Not since the mid-1960s, when many regional governments were still battling communist insurgencies, has Southeast Asia faced such a potentially wide-ranging security threat. It couldn't come at a worse time. Well before the events of September 11, the region was enduring a slump in exports and a falloff in foreign investment as Western firms headed to China. Even Singapore's economy, the region's strongest, probably contracted by 2% in 2001, while Indonesia, the weakest player, is struggling to avert a new foreign debt crisis.
Now the region is being seen overseas as a breeding ground for international terrorists. The connections with Osama bin Laden may not be as strong as feared. But what's real and what isn't may not matter. Prevailing perceptions will "accelerate a trend of business turning away from Southeast Asia," says Robert Broadfoot, managing director of Political & Economic Risk Consultancy Ltd. in Hong Kong. Already, foreign businesses have stopped sending execs to the region to explore new opportunities, while companies are beefing up security at their offices and homes.
Clearly, the region's governments need to show the world they can keep the peace. That requires achieving a tricky balancing act: Authorities must provide adequate security to foreign firms without being alarmist and scaring them off completely. When Singaporean authorities invited foreign execs to a briefing on Jan. 18, they clearly hoped to calm nerves following the shocking revelation that the militant group Jemaah Islamiyah had infiltrated what is widely regarded as the most secure nation in the region. But when one exec asked whether his company was on a list of 200 potential targets, he was told: "This is on a need-to-know basis."
Also vexing for Southeast Asian governments is how to deal with U.S. offers of military assistance. Apart from the Philippines, which solicited American aid, other nations, especially those with large Muslim populations, cannot afford to make open appeals to the U.S. for help. Nowhere is this more true than in Indonesia, the most likely spot for al Qaeda to operate. Jakarta is resisting pressure from the Pentagon because it can ill afford a nationalist backlash. "Many national governments silently might condone the U.S. presence in the Philippines," says Victor Savage, head of the department of geography at the National University of Singapore. "But publicly they have a problem as the Muslim opposition will be very critical."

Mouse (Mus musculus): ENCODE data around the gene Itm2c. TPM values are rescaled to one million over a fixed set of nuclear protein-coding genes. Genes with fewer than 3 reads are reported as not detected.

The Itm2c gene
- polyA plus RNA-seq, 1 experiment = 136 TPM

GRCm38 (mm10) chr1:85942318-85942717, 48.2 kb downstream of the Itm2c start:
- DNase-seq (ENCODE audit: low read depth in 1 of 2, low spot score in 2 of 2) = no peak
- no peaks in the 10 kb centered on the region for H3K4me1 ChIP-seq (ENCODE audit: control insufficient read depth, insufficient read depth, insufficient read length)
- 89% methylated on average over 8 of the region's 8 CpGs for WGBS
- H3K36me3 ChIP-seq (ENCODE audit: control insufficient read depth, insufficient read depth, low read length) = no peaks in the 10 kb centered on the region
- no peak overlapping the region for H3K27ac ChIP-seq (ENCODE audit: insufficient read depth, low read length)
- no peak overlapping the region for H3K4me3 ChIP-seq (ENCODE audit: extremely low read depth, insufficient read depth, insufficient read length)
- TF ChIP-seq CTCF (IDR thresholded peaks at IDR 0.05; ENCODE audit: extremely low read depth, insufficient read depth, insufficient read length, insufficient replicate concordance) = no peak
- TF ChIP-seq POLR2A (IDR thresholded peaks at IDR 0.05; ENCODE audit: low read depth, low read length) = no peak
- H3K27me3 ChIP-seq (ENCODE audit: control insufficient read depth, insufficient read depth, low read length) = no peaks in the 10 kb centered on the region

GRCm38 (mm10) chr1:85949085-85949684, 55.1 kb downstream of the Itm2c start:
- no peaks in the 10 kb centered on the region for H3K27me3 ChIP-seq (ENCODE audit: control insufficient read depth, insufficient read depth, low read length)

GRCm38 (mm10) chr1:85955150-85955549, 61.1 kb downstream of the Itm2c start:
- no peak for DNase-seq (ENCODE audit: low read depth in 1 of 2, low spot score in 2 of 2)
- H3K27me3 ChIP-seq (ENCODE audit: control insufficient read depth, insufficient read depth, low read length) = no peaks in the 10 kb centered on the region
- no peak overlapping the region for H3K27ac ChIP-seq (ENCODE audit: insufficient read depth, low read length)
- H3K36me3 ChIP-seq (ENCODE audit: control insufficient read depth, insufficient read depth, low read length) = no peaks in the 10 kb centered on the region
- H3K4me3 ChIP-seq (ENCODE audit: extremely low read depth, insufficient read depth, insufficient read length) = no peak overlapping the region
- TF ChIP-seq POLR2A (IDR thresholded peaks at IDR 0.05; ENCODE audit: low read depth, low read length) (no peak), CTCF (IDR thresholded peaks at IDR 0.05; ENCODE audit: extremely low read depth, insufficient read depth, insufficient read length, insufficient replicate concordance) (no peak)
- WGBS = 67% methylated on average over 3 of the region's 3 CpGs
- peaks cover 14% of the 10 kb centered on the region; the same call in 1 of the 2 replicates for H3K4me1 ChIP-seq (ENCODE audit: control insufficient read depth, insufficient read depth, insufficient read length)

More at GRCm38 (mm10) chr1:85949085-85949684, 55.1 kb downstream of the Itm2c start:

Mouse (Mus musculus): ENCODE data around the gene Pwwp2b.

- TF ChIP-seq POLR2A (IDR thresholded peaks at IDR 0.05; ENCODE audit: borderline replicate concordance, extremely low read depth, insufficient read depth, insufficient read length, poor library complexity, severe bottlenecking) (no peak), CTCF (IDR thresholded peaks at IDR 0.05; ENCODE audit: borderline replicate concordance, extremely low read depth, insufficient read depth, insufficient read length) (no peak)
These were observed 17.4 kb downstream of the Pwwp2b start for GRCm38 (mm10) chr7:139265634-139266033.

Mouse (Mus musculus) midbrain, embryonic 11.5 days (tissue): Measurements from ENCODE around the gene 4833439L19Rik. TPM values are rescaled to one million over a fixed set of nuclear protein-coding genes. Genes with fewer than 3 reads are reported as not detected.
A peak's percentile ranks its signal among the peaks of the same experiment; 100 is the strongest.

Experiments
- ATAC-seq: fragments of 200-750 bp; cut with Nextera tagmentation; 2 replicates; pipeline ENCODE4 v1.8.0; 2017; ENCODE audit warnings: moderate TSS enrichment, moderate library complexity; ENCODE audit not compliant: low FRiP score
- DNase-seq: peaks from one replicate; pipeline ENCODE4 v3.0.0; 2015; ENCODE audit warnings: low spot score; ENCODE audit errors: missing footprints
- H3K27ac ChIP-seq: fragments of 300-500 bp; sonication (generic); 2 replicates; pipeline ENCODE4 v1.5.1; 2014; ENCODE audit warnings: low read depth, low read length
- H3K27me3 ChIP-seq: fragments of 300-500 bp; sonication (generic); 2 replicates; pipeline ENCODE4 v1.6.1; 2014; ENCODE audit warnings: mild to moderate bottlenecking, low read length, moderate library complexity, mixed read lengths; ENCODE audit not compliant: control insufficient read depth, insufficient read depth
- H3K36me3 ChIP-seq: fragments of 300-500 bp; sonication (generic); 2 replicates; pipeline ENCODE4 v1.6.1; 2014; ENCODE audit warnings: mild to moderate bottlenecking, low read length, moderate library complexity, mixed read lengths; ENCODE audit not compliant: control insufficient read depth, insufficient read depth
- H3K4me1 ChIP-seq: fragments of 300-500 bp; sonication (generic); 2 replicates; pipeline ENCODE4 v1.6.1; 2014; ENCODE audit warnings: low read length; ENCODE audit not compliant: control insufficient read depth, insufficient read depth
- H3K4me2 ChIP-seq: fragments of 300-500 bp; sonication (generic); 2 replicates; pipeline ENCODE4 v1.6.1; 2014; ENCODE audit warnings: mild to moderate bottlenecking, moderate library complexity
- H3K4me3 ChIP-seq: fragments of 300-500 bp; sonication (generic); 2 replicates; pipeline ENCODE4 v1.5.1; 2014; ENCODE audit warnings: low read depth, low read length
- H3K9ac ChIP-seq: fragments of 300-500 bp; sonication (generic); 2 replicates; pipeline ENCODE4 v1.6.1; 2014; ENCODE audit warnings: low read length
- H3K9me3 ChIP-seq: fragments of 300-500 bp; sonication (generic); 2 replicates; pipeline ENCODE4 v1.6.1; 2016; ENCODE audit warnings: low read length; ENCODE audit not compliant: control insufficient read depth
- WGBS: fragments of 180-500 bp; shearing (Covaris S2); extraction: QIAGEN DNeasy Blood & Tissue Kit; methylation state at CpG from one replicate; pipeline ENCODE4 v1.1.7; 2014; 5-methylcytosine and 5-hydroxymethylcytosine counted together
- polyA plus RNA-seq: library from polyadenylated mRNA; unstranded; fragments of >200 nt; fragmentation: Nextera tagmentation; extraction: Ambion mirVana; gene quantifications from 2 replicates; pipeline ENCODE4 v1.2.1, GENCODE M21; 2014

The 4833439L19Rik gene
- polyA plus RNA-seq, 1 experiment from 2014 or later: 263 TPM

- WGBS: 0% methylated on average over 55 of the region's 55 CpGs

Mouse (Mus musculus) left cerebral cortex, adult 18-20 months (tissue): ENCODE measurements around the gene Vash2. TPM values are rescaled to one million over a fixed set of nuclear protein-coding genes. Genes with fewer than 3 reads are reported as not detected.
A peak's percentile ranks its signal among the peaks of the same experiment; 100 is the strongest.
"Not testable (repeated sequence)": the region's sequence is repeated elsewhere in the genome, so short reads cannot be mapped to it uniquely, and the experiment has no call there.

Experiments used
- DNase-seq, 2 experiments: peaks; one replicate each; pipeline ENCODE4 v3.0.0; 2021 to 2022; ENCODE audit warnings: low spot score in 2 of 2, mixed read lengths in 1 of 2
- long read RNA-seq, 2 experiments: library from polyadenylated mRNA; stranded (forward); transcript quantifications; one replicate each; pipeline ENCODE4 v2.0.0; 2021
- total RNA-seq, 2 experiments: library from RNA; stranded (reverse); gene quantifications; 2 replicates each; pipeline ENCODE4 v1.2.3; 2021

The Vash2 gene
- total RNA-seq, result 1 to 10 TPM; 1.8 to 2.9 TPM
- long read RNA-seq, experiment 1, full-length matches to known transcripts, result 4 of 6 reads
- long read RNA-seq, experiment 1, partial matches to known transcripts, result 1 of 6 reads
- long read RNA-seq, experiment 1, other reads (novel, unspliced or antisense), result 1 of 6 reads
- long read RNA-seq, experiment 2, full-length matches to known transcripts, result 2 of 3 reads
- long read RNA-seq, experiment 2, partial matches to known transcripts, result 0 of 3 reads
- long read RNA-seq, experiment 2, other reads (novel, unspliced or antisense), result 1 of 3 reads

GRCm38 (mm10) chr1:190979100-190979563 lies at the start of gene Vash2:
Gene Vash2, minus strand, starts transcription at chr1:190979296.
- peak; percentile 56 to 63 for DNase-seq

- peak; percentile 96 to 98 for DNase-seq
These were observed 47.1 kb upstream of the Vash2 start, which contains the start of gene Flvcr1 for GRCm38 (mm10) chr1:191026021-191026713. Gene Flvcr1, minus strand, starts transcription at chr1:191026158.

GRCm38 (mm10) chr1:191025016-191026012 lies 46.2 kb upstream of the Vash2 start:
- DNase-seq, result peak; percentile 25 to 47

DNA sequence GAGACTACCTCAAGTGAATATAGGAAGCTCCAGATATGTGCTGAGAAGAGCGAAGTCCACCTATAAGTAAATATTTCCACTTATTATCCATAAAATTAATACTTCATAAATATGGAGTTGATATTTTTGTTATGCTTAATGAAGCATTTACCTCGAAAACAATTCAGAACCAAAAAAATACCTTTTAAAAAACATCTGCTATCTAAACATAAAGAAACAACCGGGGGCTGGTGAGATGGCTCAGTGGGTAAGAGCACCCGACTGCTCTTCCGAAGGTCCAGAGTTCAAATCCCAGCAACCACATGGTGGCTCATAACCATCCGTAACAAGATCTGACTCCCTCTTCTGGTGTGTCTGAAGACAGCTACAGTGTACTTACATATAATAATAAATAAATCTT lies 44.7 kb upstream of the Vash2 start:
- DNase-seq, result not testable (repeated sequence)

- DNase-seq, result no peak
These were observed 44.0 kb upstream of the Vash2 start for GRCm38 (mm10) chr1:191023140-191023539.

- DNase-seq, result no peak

That said, Southeast Asia's ailing economies won't easily weather another round of investor disenchantment. As it is, foreign businesspeople are becoming increasingly jittery--even in Singapore and Malaysia, where authorities keep a tight lid on extremism. In Singapore, the American Club has barred parking out front and requested police patrols. At Kuala Lumpur's Petronas Towers, Southeast Asia's tallest buildings, McKinsey & Co. staff have done evacuation drills, while building management has installed X-ray scanners and metal detectors in the lobby.